On Fri, Sep 9, 2016 at 12:35 AM, Tom Lane <t...@sss.pgh.pa.us> wrote:
> Craig Ringer <cr...@2ndquadrant.com> writes:
>> On 9 September 2016 at 01:40, Roger Pack <rogerdpa...@gmail.com> wrote:
>>> Today's explain tells us what loops and scans were used, and relative
>>> costs, etc.  It doesn't seem to tell *why* the planner elected to use
>>> what it did.
>> One thing that's been discussed here is to have a way to see which
>> potential plans are rejected and compare their costs.
>> This isn't simple because there are often *lots* of variants. You
>> don't just want to see the "top 10" candidate plans, because they're
>> probably a bunch of small variants on the same plan; the ones you'll
>> be interested in will probably be very different plans with very bad
>> relative estimates.
> The other big problem here is that the planner tries *very* hard to reject
> losing paths early; so it does not even form an explainable plan for a
> large fraction of the search space.  (And if it did, you'd be dead before
> you got your EXPLAIN result back.)
> People have experimented with making the planner log every candidate path
> before the path enters the comparison tournament (and, typically, doesn't
> survive the first round).  But I've never seen any version of that that
> I thought would be intelligible to non-experts.  It's exceedingly verbose
> and it certainly doesn't look anything like what we know as EXPLAIN output.

What I've observed when troubleshooting plan selection is that you
often want to change the planner's choice in one particular part of
the plan and see what happens - e.g. force a {sequential scan, index
scan using index X, bitmap index scan using index X, index-only scan
using index X} on a particular base relation, or force a {hash, merge,
nested loop} join between X and Y, possibly constraining which is the
inner side and which is the outer side.  Or, also fairly commonly, I
just want to know what other paths were generated at a given level of
the plan tree and what their estimate costs were.

Of course, at the risk of starting a flame war, query hints would be
rather useful here.  You'd be able to force the plan you want not
because forcing a plan choice is a great way to run a production
system (though somebody might want to do that, of course) but to debug
why you're not getting that plan.  Right now, the only tools we have
for this sort of thing are the enable_* GUCs and twiddling the cost
values, and that's OK for simple plans but for complex plans involving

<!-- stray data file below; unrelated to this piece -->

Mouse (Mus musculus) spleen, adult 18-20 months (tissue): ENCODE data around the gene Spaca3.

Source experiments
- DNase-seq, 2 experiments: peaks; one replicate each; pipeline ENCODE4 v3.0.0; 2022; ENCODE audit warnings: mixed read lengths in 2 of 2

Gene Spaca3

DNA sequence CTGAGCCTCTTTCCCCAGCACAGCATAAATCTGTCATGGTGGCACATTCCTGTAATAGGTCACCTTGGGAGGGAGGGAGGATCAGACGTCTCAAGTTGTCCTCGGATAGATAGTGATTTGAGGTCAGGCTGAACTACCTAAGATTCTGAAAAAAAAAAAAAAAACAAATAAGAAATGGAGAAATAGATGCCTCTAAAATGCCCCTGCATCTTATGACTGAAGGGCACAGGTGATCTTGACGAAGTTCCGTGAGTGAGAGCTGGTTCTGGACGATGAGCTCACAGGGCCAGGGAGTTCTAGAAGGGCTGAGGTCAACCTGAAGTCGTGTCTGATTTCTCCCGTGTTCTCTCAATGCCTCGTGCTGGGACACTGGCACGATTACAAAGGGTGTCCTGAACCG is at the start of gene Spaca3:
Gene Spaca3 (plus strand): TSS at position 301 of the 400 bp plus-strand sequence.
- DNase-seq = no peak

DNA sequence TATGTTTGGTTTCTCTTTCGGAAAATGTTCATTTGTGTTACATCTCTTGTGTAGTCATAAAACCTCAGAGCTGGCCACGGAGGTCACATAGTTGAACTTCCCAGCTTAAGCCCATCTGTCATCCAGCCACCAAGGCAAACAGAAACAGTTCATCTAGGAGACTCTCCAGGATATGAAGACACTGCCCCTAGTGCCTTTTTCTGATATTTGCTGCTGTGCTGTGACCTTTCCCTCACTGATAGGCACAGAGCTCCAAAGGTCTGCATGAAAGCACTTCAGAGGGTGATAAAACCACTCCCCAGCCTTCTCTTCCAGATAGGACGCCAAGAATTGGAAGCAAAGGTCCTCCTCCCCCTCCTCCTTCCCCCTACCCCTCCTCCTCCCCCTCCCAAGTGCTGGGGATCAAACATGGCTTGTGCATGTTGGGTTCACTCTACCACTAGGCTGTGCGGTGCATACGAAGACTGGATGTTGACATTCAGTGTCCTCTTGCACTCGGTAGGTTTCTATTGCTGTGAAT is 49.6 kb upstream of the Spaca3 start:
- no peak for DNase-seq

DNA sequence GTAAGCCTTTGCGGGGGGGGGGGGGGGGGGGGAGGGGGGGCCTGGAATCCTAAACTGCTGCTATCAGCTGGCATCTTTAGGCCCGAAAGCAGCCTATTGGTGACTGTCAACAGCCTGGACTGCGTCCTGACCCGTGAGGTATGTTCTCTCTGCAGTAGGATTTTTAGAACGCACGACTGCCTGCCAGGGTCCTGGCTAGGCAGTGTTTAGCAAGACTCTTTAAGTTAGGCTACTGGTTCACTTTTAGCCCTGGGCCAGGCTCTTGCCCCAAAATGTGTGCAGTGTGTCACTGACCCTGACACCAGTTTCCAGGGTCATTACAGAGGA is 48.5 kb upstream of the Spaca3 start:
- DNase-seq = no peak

multiple tables it's a pretty blunt instrument and it's often tedious
to understand exactly what made the planner do what it did.  I for one
would welcome a better way to elicit EXPLAIN (THE_PLAN_I_WANTED).

Another thing that would be useful is, for each base relation, save
all of the access paths and the costs of each; and for each join
relation, save the cheapest cost for each join method.  So if you have
a join between A, B, and C, you can see all of the possible access
methods and their costs for A, B, and C; plus, for the join order
actually chosen (but not any alternative join order), you can see
whether other join methods were judged feasible and if so what their
cost would have been given the actually-surviving paths for the
underlying relations.  So for a two-way join you might get something

Hash Join
    Merge Join (cost=...)
    Nested Loop (cost=...)
  -> Seq Scan
          Index Scan on ... (cost=...)
  -> Hash
    -> Seq Scan
          Index Scan on .... (cost=...)

Of course, this wouldn't tell you everything you could possibly want
to know, but it would let you answer a lot of common questions like
"how much slower would it have been to use the index" (or "the other
index") and "were other join methods considered too expensive or were
they not even considered because the planner thinks they're not usable
here?" and "how much more expensive does the planner think that a hash
join would have been than the nested loop actually chosen?".

I think the only part of this that would be really brutal to try to
represent is alternative join orders.  I see no reasonable way for
EXPLAIN to output useful information about what other join orders were
considered and why they were not chosen; the only thing that seems
like it would help in that case would be an easy way to force the
exact join order you want and then see what the plan looks like.  Even
that's not totally perfect because sometimes there are a bunch of join
orders that are essentially interchangeable and what you really want
to know is whether the planner considered a join order that's
materially different, but the planner makes no such distinction
internally.  At any rate, I don't think the fact that it's difficult
or impossible to provide information about join orders should deter us
from having a way to display the stuff we can get our hands around.

Robert Haas
EnterpriseDB: http://www.enterprisedb.com
The Enterprise PostgreSQL Company

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